In Defence of Liberty

Driven by data; ridden with liberty.


The state-run Bahrain News Agency has announced the King of Bahrain has ratified a new law imposing a prison sentence of up to seven years, and fines of up to $26,500, for anyone who insults the King. The crime of offending “in public the Monarch of the Kingdom of Bahrain, the flag or the national emblem” will incur a minimum penalty of one year’s incarceration and a $2,600 fine.

In Britain, you do not receive fines or imprisonment for insulting the monarchy. (Photo: Funny Junk)

In Britain, you do not receive fines or imprisonment for insulting the monarchy. (Photo: Funny Junk)

Lèse-Majesté laws have existed since the Roman Empire, where the state and the Emperor were conflated. Insulting or offending the Emperor was seen as akin to treason. Despite the large disappearances of absolute monarchies, republics may still have similar concepts for their heads of state. It is illegal in Germany, Switzerland, Italy and Poland to publicly insult a foreign head of state. In 2006, a 45-year-old Polish man Hubert Hoffman was “charged for farting loudly in response to his sentiment about the president”. Again in Poland, 28 demonstrators were arrested for insulting Russian President Vladimir Putin. Even other signatories of the European Convention on Human Rights, such as Denmark, Norway, the Netherlands and Spain, have lèse-majesté laws. In 2004, Zimbabwean courts gave a two-year suspended sentence to a businessman who ‘denigrated’ President Robert Mugabe by saying the President had “printed useless money”.

Unsurprisingly, Lèse-Majesté laws have been utilised in the arrest of democratic activists, particularly in absolutist monarchies. According to Ammon News, nine Jordanian activists faced major charged “including breaching security and order, Lese-Majeste, slander and defamation, violating public decency, and opposing the existing regime”.

Constitutional Crisis

Such laws appear particularly strange and grotesque to a British observer. Britain is a constitutional monarchy, where the Royal family fulfil a ceremonial role. Despite the adulation shown for the Royals at formal state events, such as the wedding of Prince William and the Duchess of Cambridge, it is not unusual to hear insults of the Royal family. Former Smiths vocalist Morrissey labelled the Royal family “benefit scroungers”. The late iconoclast Christopher Hitchens called Princes Charles “a slobbering dauphin” and wrote that the Prince of Wales represents “what you get when you found a political system on the family values of Henry VIII”.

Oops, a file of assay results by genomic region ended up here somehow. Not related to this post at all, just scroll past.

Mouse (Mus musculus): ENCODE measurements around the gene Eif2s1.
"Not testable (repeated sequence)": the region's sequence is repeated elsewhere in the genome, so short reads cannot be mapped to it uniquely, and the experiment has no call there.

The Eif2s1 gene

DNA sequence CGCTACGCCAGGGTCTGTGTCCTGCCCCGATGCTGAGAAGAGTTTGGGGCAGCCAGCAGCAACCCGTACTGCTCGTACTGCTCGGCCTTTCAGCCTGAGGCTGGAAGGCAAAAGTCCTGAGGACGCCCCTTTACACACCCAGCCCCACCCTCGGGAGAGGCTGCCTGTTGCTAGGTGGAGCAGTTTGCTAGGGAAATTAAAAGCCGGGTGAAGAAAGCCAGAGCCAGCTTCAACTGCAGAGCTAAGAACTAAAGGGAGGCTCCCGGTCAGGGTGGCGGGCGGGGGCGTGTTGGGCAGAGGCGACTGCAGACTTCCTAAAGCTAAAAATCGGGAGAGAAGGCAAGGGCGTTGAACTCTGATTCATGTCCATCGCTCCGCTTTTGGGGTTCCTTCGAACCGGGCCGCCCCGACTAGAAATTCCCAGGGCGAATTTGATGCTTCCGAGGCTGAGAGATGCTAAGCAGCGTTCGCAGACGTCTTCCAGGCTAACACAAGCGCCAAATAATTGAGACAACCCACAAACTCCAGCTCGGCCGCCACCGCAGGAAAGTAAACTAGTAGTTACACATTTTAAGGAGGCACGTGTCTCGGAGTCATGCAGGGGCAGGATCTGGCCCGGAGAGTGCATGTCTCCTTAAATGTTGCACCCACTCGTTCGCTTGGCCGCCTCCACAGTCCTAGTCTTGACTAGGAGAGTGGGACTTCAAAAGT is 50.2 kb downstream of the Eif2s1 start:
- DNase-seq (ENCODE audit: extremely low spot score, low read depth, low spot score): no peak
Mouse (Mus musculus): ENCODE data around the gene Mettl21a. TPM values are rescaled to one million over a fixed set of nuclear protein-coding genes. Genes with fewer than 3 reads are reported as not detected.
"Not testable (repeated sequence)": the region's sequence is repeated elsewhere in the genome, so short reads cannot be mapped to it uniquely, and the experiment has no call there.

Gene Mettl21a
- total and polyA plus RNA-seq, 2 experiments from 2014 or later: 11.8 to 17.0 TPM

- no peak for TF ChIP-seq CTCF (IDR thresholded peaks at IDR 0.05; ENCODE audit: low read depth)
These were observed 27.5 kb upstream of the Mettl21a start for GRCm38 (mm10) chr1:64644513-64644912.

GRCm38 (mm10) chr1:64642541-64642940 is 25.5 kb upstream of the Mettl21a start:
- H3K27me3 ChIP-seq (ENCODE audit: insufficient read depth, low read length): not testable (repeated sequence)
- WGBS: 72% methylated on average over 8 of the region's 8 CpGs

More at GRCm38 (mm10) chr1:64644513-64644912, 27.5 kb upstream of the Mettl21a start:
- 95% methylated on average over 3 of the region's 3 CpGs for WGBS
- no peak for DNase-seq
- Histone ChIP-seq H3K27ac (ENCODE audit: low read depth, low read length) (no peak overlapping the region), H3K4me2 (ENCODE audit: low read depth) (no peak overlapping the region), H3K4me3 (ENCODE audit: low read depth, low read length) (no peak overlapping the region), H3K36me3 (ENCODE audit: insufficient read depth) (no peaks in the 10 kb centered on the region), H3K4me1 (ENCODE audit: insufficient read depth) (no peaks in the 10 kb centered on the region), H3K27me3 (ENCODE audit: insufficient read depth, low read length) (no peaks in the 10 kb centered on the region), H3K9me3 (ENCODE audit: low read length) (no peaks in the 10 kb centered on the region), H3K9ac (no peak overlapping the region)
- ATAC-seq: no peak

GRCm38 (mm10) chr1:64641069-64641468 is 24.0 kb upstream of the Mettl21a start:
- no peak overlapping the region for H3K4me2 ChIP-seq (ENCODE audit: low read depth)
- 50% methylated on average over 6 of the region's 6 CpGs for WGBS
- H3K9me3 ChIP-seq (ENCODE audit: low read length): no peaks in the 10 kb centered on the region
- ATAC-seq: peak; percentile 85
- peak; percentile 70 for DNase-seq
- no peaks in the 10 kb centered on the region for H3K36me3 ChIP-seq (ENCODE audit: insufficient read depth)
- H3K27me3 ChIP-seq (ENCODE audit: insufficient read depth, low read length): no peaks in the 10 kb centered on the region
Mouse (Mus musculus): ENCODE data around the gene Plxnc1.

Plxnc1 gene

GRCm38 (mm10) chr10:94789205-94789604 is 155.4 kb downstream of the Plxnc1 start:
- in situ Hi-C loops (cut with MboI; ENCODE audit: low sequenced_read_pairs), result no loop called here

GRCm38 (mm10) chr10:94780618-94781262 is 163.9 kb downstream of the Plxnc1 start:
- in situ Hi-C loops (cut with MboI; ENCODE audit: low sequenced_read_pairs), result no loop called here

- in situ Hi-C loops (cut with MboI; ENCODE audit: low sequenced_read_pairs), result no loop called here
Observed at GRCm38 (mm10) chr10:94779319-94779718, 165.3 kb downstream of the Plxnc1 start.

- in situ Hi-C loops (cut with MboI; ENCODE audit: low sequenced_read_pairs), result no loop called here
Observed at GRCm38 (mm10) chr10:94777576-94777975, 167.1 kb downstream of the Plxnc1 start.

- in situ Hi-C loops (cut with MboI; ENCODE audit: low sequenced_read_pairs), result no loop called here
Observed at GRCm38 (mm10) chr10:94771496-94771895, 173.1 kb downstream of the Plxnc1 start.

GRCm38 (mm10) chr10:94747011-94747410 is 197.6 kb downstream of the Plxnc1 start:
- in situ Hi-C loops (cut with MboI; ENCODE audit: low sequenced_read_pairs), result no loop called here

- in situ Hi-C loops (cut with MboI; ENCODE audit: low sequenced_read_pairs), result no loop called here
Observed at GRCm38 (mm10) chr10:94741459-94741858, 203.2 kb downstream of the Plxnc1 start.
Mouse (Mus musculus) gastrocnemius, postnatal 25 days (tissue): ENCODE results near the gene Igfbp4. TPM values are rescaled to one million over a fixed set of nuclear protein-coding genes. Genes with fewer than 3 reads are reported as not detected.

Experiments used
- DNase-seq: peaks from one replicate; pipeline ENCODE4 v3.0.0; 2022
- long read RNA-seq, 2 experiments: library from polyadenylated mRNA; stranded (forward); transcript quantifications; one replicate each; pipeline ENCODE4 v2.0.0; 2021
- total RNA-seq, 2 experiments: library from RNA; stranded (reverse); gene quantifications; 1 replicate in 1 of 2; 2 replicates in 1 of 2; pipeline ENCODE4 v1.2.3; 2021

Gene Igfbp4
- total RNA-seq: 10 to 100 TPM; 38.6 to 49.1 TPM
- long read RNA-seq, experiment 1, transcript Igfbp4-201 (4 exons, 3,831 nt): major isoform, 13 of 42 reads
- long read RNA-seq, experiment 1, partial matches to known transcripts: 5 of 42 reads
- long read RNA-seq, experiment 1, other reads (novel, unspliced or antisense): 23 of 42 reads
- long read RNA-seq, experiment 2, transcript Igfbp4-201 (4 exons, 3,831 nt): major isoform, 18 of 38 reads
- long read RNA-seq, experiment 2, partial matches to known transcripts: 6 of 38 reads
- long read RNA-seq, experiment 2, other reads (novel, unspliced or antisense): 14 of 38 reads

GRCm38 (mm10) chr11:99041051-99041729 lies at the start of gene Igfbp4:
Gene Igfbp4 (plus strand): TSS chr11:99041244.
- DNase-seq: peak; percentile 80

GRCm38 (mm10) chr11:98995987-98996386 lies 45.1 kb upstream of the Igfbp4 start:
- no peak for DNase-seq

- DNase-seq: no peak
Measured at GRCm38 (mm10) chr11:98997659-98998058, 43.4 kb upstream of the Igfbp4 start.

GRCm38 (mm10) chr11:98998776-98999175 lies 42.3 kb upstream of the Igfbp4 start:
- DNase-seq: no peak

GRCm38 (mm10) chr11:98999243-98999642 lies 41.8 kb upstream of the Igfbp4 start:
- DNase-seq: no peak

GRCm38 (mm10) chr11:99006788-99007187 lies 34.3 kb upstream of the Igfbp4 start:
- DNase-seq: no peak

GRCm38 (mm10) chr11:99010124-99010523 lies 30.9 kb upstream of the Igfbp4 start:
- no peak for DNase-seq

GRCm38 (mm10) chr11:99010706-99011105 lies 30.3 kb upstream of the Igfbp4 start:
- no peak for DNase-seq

The Sex Pistols song identified the Queen with a "fascist regime". (Photo: Wikimedia Commons)

The Sex Pistols song identified the Queen with a “fascist regime”. (Photo: Wikimedia Commons)

Punk rock band Sex Pistols produced a song called God Save the Queen, sharing its name with the British national anthem. The song was understandably controversial, equating the Queen with a “fascist regime”, saying “she ain’t no human being” and ending with the refrain “there’s no future… in England’s dreaming”. However, the song reached 2nd place in the Official UK Singles Chart, and topped the NME Chart. In other countries, the rampant success of an apparently anti-monarchy song might have instituted a constitutional crisis. Instead, the British monarchy seems to be strengthened through this open ridicule.

You are not free unless you are free to insult those in power. This applies to politicians too; whether you believe they are good people constrained by events, or unprincipled, gelatinous, cretinous weasels afflicted with smug faces, an addiction to expenses and the comprehension of dull spoons.


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  1. Pingback: Insulting Erdogan | In Defence of Liberty

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This entry was posted on February 9, 2014 by in National Politics and tagged , .
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